chapter  5
The Amish in North America: Knowledge, Tradition and Modernity
Pages 19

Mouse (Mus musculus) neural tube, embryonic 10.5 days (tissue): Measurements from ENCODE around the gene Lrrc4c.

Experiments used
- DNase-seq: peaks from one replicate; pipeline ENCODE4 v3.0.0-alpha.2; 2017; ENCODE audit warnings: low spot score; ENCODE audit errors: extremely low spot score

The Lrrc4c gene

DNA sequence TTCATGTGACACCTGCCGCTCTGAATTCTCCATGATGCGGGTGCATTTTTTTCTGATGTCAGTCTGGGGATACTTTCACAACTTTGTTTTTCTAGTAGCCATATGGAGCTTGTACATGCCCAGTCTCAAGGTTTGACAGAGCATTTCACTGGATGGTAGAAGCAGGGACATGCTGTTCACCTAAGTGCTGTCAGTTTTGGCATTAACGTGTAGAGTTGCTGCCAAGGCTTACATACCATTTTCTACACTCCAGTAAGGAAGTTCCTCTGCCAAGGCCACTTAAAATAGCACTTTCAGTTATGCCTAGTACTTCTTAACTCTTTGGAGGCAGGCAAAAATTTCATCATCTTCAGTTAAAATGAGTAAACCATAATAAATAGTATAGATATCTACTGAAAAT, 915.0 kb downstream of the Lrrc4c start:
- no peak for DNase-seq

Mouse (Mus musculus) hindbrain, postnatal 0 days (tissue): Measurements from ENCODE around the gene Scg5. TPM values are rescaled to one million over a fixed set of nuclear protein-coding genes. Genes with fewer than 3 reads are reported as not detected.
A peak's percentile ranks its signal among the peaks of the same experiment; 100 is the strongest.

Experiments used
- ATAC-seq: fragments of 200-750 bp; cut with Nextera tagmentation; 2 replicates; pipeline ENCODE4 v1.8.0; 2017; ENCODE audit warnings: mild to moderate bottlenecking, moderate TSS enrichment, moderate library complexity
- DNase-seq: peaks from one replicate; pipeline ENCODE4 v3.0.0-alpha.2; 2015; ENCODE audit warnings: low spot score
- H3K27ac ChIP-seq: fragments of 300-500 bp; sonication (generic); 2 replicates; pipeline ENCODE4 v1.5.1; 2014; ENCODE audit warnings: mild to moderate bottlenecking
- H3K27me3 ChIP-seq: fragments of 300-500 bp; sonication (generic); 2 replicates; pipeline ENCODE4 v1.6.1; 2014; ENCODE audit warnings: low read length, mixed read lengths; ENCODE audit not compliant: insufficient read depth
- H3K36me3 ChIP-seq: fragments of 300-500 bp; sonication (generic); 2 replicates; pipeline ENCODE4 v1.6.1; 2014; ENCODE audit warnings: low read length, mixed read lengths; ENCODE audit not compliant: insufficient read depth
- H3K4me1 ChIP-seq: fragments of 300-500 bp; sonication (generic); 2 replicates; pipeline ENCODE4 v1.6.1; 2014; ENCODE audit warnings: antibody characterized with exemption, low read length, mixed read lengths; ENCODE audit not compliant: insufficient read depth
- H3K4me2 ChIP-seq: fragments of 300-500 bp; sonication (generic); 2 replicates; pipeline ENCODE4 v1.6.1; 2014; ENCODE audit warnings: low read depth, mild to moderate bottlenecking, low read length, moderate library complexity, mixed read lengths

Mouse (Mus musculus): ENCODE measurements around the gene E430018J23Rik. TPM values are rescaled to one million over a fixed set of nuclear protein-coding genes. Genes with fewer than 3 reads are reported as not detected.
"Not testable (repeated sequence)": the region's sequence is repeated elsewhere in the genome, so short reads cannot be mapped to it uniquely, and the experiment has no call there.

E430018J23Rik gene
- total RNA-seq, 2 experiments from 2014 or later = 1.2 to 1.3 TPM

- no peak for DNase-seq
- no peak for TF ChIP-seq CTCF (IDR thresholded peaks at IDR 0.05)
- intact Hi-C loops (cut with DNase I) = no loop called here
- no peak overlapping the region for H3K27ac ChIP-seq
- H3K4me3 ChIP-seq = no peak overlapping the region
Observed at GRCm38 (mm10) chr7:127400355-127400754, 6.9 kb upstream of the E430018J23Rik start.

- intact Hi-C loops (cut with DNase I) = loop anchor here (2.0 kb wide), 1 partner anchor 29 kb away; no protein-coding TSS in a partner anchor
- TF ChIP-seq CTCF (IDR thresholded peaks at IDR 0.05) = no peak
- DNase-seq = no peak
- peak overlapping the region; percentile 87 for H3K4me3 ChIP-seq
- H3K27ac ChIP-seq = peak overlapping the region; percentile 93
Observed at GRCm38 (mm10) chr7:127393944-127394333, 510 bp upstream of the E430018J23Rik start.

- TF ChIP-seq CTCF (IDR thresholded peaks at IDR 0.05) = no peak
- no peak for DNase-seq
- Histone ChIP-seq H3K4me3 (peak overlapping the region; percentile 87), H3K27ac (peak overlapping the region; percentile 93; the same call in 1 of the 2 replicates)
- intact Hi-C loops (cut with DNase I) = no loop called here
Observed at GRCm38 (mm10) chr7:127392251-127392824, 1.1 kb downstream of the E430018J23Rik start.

This chapter concerns the activity of reading as a practice in the spiritual lives of contemporary women, even though both feminist theologians and women in the more public realm of feminist theology are reading literature, the uses to which women readers are putting literature remains open for investigation. The portrayal of reading as both safe and risky draws on data that emerge from a qualitative project investigating the users and uses of literature in women's contemporary spiritualities. Identifying reading literature as a resource for knowledge about contemporary women's religiosity and spirituality is based on the historical, textual relationship between feminist theology and literature, extant research on women in contemporary spirituality and the experiences of the women readers. The riskiness of reading is also illustrated in the participants' descriptions of reading as painful: reading is an activity that leads to awakening and spiritual nourishment, but often through distress and upset.